Thinking About Thinking

I often wonder about the way we describe various mental processes. There seems to be a bias toward describing mental processes in physical terms. Perhaps this is because language itself evolved to deal with physical, tangible things and later evolved to cover the intangible.

Consider imagination. How many people actually see what they are imagining? It seems there must be a significant number. I have lost count of the number of times someone has told me to imagine something floating in front of me or to picture some object or other in my mind. I am not saying I lack the ability to imagine. What I am saying is that when I imagine something, I do not actually see it. Things that I imagine exist in a completely separate perceptual space than the things I physically perceive. On the other hand, it is not uncommon for me to be able to switch my attention entirely into the imaginary perceptual space, such as when reading an particularly engrossing novel. I can also, to an extent, overlay the contents of my physical perceptual space on my imaginary perceptual space and come to an understanding of how some imaginary object might interact with a real space. Still, I would not call that actually picturing an object in the room. Next time you imagine something, observe carefully how you do it. Do you actually see it? Or is it more like I described?

Now consider the alleged stream of consciousness. Supposedly, there is an ongoing stream of thoughts that comprise a consciousness and that stream can be expressed, at least theoretically, as a stream of words. I find this a fascinating concept. It is certainly useful as a literary device but does it have any grounding in reality? I know I have never noticed anything I could quantify as an ongoing narrative in my mind. As near as I can figure things, I am constantly thinking about many things at the same time and as one thought process reaches some important milestone, it comes to the fore and I am able to perceive it in that state. Then, at another time, a different thought process comes to the foreground. But there are a great many times when there is no active foreground process when my mind feels essentially blank. Now that would make a very boring stream of consciousness narrative.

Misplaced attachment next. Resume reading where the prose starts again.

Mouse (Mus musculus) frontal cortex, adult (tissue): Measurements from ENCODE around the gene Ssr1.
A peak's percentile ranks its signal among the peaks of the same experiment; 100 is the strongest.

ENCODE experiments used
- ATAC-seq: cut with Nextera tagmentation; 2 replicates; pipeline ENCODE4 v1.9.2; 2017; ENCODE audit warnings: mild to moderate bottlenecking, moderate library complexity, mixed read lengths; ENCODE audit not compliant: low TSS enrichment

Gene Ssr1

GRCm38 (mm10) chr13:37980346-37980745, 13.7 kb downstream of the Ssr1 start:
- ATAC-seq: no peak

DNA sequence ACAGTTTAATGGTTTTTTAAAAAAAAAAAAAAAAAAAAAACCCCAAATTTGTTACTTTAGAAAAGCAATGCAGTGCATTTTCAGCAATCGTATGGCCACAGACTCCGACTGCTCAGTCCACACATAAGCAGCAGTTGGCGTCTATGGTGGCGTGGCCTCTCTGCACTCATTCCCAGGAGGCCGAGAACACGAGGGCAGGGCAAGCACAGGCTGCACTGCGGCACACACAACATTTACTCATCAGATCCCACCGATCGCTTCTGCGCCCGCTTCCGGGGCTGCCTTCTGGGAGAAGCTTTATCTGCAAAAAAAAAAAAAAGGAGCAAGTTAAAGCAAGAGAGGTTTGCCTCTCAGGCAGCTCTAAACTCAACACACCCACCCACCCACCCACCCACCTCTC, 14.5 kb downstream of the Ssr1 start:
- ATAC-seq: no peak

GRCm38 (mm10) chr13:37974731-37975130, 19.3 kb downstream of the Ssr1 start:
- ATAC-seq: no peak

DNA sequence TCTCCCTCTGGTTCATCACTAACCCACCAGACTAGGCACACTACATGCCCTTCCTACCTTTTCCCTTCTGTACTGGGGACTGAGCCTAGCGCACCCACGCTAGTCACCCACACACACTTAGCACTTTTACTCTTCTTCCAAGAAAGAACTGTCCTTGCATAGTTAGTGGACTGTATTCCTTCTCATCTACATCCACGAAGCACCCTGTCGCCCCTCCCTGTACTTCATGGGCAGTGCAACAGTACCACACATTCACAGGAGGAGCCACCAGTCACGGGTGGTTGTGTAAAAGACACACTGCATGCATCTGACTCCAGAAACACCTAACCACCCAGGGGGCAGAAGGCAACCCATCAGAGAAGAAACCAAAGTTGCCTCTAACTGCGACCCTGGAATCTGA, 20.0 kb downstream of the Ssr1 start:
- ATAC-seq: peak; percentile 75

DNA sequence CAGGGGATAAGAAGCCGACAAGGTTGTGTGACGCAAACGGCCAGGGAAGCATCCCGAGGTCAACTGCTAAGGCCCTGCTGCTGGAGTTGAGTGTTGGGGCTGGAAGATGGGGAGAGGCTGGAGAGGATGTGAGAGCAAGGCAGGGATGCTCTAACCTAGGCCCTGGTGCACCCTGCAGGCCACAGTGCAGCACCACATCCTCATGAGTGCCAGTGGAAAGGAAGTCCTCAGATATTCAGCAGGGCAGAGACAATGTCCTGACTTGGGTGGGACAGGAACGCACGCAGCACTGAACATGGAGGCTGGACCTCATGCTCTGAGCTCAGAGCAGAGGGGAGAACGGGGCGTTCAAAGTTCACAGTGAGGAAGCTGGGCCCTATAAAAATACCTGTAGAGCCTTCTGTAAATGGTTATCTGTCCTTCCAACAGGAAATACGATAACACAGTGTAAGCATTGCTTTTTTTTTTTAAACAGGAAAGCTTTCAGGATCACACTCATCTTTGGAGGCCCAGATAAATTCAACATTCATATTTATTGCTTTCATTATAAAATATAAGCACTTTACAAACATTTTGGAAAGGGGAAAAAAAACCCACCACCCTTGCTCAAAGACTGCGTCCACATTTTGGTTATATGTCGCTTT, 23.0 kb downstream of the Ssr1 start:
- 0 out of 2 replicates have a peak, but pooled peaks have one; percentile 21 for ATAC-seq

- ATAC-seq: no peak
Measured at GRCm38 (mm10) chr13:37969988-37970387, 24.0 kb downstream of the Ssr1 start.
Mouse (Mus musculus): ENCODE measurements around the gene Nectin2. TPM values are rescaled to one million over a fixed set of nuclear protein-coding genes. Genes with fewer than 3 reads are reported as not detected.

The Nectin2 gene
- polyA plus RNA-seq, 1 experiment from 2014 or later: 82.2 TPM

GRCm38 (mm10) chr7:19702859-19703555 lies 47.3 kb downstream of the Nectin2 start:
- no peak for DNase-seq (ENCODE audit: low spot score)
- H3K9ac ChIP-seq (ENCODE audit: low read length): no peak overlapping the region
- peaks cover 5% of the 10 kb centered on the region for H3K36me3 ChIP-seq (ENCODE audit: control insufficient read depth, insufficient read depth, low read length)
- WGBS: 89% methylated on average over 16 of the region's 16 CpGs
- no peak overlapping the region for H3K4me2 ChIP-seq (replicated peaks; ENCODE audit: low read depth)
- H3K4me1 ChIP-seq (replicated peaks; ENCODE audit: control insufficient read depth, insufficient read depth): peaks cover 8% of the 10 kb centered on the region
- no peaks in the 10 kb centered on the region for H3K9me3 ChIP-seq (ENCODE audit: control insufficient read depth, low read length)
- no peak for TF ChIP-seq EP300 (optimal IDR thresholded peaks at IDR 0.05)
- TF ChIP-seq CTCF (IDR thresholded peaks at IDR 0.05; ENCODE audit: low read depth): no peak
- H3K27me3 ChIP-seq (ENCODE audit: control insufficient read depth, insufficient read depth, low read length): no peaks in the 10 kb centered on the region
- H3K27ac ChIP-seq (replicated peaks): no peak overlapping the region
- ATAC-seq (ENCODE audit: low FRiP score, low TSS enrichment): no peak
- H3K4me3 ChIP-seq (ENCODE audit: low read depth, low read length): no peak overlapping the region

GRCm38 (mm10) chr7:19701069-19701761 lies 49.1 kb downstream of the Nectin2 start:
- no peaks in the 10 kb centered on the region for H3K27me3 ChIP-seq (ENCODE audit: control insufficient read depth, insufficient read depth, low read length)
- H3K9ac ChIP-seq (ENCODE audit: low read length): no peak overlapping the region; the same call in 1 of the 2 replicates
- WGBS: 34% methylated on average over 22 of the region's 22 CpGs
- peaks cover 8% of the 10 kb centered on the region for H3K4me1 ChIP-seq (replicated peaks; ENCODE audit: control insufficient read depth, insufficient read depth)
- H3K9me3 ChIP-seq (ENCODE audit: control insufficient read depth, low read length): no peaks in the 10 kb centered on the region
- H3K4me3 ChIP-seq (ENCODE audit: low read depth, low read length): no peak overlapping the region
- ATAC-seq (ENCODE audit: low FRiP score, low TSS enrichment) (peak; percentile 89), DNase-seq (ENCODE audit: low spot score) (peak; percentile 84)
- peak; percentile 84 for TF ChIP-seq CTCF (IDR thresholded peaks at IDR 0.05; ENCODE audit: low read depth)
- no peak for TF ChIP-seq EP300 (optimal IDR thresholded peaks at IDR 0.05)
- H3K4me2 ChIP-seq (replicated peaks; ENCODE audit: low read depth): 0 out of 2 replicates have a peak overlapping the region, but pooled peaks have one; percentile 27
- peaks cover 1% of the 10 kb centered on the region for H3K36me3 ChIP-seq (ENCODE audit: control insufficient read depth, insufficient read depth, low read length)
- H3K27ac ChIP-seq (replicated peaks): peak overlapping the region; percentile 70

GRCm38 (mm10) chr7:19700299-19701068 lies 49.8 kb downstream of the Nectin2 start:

I suppose it is not particularly surprising that I am not fully aware of my own thought processes. This is just like not being fully aware of breathing or how to walk or talk. There is a similarity to a computer system where the operating system deals with many low level tasks transparently and nothing else in the system needs to be aware of them. Supposing that consciousness itself is merely a process on the system that arbitrates the rest of them, it makes sense that multiple thought processes would be happening at the same time. The consciousness can then choose to snoop on a particular thought process, assuming it can find it and figure out how, but it need not be aware of all the various lines of subreasoning and so on that are required to complete the process. The consciousness process decides something needs to be worked out so it dispatches a process to do so and then forgets about it until it is worked out. Of course, the analogy is not exactly accurate but it provides a useful comparison for discussion purposes.